K.S.A. 65-170e was originally enacted in 1973, and the current provisions are an apparent attempt to comply with the federal Water Pollution Control Act (WPCA), 33 U.S.C. § 1251 et seq.(1994), and related regulations. One of those regulations, 40 C.F.R. § 123.27(d) (1997), requires states to provide for public participation in the state enforcement process. See Att'y Gen. Op. No. 91-68.
The intervention provisions of K.S.A. 65-170e were last amended in 1990, well before the statutory amendments with which we are here concerned. When the legislature enacted S.B. 800, it made no attempt to expand K.S.A. 65-170e. S.B. 800, however, was an effort to modify the state's water pollution control program, but did not necessarily have an impact on federal guidelines contained in the WPCA. So long as states comply with the federal guidelines, they are free to define and administer their own pollution control programs. See Att'y Gen. Op. No. 91-68 at p. 4.
Since S.B. 800 was designed only to alter the way in which KDHE implements its water pollution control programs, the legislature probably never considered whether to change K.S.A. 65-170e. Because the legislature in passing S.B. 800 did not appear to be amending the statute to comport with the WPCA, the legislature simply did not consider whether K.S.A. 65-170e should be the sole remedial avenue for the general public with respect to the newly developed separation distance standards.
Further, while the separation provisions of K.S.A. 65-171d are contained within the water pollution control statutes, those provisions appear to be aimed more at preventing nuisance problems which may be easily caused by even small confined feeding operations. And we have recognized that a private nuisance action may lie against the operator of an expanded feedlot operated on private agricultural land notwithstanding our “right to farm” law if there has been a change in the nature of the agricultural activity on the property or if the operation does not conform with state regulations. Finlay v. Finlay, 18 Kan.App.2d 479, 483-85, 856 P.2d 183, rev. denied 253 Kan. 857 (1993).
Finally, we note that the sole original purpose of S.B. 800 was to give KDHE authority to waive permits or require permits for medium-sized confined feeding facilities (300-999 head). As originally passed by the Senate, it was an industry effort to reduce KDHE's operational costs by partly deregulating feedlots and providing for KDHE to focus its limited resources on the largest operations (1,000+ head).
This legislation was specifically designed to prevent substantial increases in the fees required by KDHE for licensing. To that end, KDHE presented testimony that its confined feeding program was staffed by only six field technicians and two engineers; that the program had to monitor over 1,500 facilities holding state and federal permits as well as certify that over 1,700 facilities needed no pollution controls; and that the volume of plans for new or expanded facilities create continuous backlogs. See Minutes of Senate Agriculture Committee, February 22, 1994, Attachment 4-Testimony of KDHE.
We, therefore, conclude that the legislature, knowing of KDHE's limited resources and citizens' complaints that small feedlots were causing considerable nuisance problems, intended to allow private citizens to enforce the clear and objective separation distance requirements included in K.S.A.1994 Supp. 65-171d by injunctive relief.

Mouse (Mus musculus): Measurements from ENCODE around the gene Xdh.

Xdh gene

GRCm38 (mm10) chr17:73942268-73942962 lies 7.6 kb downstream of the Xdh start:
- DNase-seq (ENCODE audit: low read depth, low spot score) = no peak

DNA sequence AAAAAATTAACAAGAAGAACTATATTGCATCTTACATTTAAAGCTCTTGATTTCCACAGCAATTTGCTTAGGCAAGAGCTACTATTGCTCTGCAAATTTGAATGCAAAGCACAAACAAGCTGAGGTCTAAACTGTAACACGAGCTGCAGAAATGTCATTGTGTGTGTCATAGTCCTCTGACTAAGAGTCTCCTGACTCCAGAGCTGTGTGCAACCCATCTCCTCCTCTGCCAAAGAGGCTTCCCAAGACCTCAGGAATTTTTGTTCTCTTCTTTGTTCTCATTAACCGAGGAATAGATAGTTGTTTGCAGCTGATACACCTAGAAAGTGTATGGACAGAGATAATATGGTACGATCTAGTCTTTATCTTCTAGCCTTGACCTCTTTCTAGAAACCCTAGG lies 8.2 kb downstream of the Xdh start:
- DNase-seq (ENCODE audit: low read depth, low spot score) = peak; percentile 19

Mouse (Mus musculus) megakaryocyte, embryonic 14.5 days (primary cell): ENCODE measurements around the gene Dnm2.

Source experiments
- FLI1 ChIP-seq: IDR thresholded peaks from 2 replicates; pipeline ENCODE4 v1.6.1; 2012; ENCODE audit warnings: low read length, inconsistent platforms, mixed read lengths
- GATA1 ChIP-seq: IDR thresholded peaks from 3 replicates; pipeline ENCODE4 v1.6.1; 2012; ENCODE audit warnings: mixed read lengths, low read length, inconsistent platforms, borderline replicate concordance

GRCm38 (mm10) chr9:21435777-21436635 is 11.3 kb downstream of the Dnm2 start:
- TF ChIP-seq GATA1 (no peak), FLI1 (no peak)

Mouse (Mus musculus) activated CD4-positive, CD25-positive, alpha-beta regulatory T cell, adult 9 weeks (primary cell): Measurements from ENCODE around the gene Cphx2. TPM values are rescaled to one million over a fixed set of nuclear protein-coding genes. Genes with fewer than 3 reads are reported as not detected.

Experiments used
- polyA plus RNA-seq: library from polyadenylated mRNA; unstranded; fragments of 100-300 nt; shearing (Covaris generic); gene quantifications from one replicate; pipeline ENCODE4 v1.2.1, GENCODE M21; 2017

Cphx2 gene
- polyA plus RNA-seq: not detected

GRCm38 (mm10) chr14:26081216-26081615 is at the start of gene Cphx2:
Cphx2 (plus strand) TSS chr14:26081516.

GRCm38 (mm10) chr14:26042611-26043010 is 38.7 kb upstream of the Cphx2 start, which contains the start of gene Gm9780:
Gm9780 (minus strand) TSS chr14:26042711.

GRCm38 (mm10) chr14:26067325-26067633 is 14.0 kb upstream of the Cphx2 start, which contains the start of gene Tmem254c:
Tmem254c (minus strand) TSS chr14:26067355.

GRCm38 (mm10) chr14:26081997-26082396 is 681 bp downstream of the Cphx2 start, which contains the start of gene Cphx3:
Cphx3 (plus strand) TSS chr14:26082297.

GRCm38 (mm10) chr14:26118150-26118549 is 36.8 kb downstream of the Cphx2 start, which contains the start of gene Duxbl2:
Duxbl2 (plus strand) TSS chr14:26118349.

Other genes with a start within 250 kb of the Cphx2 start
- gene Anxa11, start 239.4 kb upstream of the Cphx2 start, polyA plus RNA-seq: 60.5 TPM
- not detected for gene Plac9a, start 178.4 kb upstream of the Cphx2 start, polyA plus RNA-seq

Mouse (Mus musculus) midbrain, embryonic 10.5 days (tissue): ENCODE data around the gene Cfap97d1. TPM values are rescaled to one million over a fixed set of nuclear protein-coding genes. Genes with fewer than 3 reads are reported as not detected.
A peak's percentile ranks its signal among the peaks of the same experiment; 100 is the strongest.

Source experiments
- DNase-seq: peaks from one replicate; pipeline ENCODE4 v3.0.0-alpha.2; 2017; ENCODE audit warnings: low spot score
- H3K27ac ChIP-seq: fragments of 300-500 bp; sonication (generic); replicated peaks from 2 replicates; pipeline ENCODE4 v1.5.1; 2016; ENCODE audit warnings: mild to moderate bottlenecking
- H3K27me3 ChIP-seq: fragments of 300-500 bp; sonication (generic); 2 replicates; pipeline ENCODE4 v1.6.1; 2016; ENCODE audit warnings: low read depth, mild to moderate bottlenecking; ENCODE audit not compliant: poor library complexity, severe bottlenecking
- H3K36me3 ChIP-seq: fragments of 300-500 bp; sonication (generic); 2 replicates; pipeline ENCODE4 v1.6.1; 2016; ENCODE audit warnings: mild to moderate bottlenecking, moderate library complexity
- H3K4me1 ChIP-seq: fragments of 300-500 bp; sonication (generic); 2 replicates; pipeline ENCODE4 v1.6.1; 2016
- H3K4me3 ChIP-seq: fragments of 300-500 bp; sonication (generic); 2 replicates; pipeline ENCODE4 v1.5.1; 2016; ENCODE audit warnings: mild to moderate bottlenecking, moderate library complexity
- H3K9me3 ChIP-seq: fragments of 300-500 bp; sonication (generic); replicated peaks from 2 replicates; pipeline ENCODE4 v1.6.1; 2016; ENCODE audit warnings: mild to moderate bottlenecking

Absent a private right of action, facilities could be built or expanded without limitation unless KDHE stepped forward. Persons such as plaintiff would have no recourse to protect their habitable dwellings except by demanding KDHE action and then bringing a mandamus action against KDHE should it fail to carry out its duties. Given KDHE's acknowledged limited resources and the testimony before the House that KDHE was unresponsive to many citizen complaints, such a limited remedy would undermine the clear statutory standards set by K.S.A.1994 Supp. 65-171d.
At last, we turn to the merits of this appeal.
Plaintiff first attacks the trial court's ruling dismissing her petition because she failed to exhaust her administrative remedies. In essence, the trial court treated plaintiff's petition as a challenge as to whether defendants' facility was exempt from distance requirements under K.S.A.1994 Supp. 65-171d(k).
Clearly, a party challenging an administrative order must exhaust all administrative remedies before seeking judicial review of the agency action. E.g., J. Enterprises, Inc. v. Board of Harvey County Comm'rs, 253 Kan. 552, 555, 857 P.2d 666 (1993). Whether a party is required to or has failed to exhaust its administrative remedies is a question of law over which our review is plenary or unlimited. Kyburz v. Franklin, 23 Kan.App.2d 423, 934 P.2d 141 (1997).
In her petition, plaintiff acknowledges that defendants' facility as of July 1, 1994, was a confined feeding facility under K.S.A.1994 Supp. 65-171d(c)(2) and, therefore, exempt from the separation requirements of the 1994 law. Plaintiff does not challenge that exemption to the extent it applies to defendants' facility as it existed on July 1, 1994.
Plaintiff's complaint, rather, is that after KDHE's June 1995 order, defendants expanded their exempt facility and that the expansion was contrary to the statute. In other words, plaintiff is simply claiming that the acknowledged exemption does not apply to defendants' expansion.